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Editorial: Historic tax credits can't be allowed to die

Killing the federal historic tax credit – as the Republican tax cut framework envisions – would mean Buffalo’s grand old buildings still awaiting attention will not be brought back to life in the manner of the Hotel @ the Lafayette, the Guaranty Building, the Richardson Olmsted Complex and so many others.

It would also mean thousands of jobs and many millions of dollars in tax revenues stemming from the tax credit would dry up.

No more beautiful loft apartments, retail and offices inside historic, but deteriorated, buildings. No more critical mass gathering momentum in once moribund neighborhoods. In short, a brake on Buffalo’s revival. That is, unless lawmakers force a course change.

The federal tax credit has been a catalyst for developers this century, subsidizing renovations of historic buildings and helping finance 65 major development projects in the Buffalo area between 2002 and 2016.

Both state and federal historic tax credits have been critical in moving projects along. Developers use them to lure private capital for historic projects, most of them in the Northeast. Banks and other investors use the credits for substantial tax breaks and share in profits from successful projects.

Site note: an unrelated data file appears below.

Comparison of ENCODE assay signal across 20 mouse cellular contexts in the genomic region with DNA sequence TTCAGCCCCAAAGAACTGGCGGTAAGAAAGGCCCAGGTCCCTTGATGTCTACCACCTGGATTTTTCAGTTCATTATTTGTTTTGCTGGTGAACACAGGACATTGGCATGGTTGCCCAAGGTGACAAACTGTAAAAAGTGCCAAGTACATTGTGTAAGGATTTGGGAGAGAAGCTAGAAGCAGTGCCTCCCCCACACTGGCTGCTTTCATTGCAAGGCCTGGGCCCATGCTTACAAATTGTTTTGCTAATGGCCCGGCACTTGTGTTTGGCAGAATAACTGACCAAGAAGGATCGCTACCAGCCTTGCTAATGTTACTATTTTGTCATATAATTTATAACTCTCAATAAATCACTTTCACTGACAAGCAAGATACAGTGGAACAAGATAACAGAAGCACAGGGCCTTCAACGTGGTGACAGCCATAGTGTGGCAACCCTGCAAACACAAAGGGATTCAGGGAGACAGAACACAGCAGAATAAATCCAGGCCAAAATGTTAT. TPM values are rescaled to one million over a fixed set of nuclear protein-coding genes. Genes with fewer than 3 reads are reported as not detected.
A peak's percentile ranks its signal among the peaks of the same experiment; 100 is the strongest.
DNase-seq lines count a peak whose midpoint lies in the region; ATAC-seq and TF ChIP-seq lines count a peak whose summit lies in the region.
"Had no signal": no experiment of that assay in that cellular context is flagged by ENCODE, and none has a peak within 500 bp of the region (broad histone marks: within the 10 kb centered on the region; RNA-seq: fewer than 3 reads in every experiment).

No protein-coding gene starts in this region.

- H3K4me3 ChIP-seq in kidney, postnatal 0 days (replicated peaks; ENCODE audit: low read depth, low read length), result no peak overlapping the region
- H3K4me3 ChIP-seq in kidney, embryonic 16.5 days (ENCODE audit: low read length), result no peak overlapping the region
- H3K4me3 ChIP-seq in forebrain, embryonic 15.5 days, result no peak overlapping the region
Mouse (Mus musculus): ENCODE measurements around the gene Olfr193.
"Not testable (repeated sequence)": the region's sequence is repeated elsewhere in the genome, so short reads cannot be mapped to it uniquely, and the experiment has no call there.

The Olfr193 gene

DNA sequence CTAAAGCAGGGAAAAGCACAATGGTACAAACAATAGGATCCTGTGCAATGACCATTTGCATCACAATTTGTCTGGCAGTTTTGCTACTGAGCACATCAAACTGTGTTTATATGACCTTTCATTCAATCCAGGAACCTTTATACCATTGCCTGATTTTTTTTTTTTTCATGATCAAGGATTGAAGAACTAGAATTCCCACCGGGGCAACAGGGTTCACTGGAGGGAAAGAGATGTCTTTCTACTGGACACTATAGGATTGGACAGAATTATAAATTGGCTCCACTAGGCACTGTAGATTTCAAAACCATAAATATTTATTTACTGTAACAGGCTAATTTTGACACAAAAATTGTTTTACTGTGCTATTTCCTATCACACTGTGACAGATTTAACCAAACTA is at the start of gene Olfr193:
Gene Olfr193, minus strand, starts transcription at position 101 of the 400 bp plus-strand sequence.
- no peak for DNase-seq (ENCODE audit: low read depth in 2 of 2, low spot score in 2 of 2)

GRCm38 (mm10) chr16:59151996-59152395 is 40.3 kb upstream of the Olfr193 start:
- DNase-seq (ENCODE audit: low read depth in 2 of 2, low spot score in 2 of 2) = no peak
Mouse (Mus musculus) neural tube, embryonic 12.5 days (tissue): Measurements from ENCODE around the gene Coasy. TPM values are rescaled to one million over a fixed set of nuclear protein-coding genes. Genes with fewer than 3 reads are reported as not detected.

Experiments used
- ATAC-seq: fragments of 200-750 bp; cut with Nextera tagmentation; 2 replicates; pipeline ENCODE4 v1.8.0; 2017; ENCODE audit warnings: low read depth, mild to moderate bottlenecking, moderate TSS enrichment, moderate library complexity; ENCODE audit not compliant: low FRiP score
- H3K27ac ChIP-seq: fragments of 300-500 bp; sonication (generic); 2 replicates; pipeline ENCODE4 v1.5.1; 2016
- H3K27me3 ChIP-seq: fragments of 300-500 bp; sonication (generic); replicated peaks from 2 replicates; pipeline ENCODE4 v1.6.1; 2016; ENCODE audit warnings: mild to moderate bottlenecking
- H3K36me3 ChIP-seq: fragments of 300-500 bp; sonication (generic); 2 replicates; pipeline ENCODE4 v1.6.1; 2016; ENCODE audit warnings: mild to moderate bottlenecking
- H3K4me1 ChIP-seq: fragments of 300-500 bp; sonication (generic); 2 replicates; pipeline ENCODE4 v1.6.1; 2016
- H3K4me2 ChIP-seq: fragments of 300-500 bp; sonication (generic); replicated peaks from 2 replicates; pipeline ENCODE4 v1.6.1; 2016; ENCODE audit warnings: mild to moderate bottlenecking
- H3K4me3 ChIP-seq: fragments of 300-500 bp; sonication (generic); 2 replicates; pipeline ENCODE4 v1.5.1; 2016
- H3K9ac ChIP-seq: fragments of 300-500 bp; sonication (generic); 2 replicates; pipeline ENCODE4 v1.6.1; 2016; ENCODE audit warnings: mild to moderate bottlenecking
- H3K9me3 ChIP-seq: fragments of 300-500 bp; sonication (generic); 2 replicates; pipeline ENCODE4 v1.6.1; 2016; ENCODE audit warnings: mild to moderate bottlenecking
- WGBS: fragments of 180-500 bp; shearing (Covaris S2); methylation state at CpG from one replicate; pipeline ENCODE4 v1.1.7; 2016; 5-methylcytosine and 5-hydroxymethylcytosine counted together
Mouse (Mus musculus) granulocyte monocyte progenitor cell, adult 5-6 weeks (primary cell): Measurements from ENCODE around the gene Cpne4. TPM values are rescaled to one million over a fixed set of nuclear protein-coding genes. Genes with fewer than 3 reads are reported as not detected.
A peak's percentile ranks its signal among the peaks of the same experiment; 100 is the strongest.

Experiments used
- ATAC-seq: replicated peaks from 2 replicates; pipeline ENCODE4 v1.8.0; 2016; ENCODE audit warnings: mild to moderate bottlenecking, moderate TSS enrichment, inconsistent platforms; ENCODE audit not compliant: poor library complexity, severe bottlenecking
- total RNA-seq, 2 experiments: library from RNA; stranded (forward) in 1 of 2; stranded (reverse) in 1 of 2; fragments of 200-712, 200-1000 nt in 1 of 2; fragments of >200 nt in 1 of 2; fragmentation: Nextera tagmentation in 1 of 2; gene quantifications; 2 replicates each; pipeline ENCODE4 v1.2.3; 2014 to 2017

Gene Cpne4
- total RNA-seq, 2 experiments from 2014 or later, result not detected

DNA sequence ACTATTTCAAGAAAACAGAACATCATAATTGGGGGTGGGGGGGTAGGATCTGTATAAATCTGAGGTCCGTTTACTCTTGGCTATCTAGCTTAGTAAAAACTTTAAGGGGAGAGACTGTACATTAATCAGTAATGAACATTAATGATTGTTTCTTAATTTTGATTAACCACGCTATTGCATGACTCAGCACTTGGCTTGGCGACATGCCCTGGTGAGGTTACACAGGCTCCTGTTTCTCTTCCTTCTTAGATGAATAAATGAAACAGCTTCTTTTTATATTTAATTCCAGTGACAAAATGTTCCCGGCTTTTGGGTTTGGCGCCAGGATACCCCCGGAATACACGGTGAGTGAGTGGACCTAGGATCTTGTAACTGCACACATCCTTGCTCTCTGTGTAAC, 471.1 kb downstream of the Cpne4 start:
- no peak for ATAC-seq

The credits have been used on a half-dozen buildings along a recently renewing Niagara Street, including the Mentholatum and Crescendo Lofts, as News staff reporter Mark Sommer wrote. Downtown restaurants Tappo and Toutant have also benefited from the credits, along with downtown apartment and loft conversions. Two enormous conversion projects in the works – the Trico and AM&A’s buildings – will need the credits.

There is strong support for the credits in the local congressional delegation. Reps. Tom Reed, R-Corning, Chris Collins, R-Clarence, and Brian Higgins, D-Buffalo, along with Senate Minority Leader Charles E. Schumer and Sen. Kirsten Gillibrand, both New York Democrats, have all voiced support for the tax credit.

Higgins and Reed sit on the Ways and Means Committee, and can influence tax legislation that reaches the House floor. Collins has been a strong supporter of President Trump and, as a developer, has used historic tax credits.

Schumer has said: “They tried to cut it out of the last budget; we restored it. They’re now trying to cut it out of this budget; hopefully we’ll restore it.”
They need to be successful. The development momentum building in Buffalo depends on it.

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